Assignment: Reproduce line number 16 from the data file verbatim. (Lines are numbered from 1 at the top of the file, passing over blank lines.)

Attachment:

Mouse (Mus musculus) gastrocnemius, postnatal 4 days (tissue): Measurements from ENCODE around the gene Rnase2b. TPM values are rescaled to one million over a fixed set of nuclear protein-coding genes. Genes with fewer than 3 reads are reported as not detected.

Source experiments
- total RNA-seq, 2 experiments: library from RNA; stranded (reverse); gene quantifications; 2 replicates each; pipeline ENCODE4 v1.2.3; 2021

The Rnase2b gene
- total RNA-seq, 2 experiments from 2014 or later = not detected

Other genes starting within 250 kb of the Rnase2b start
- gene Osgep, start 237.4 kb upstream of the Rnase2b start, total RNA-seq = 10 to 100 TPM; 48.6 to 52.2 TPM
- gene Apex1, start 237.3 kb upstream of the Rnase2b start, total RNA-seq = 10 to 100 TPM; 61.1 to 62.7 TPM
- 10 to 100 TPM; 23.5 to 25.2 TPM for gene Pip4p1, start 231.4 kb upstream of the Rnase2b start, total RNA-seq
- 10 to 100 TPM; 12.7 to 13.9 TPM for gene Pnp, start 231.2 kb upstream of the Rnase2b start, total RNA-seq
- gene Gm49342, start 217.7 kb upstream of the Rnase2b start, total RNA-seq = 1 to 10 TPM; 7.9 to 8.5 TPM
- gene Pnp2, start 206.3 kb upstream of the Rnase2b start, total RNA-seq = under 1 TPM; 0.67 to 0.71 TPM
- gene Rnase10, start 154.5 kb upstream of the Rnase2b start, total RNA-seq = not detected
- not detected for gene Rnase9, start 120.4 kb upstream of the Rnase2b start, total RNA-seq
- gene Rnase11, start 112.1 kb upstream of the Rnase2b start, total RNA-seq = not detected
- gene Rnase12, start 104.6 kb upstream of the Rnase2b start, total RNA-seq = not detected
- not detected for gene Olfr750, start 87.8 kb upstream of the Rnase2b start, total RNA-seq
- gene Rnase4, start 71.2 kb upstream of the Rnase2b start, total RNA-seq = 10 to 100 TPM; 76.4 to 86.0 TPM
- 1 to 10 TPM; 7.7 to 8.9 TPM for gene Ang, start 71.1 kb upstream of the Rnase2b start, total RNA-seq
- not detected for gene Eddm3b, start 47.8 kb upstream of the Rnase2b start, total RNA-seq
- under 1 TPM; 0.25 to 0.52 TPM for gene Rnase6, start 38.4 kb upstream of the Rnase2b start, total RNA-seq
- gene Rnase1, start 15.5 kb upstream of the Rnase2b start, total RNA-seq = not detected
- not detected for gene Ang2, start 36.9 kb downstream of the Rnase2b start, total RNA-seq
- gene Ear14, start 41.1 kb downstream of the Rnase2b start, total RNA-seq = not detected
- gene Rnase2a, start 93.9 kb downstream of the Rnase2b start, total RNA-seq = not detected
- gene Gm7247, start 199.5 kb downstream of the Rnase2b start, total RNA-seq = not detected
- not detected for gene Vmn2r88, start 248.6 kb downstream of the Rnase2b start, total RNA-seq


- gene Rnase12, start 104.6 kb upstream of the Rnase2b start, total RNA-seq = not detected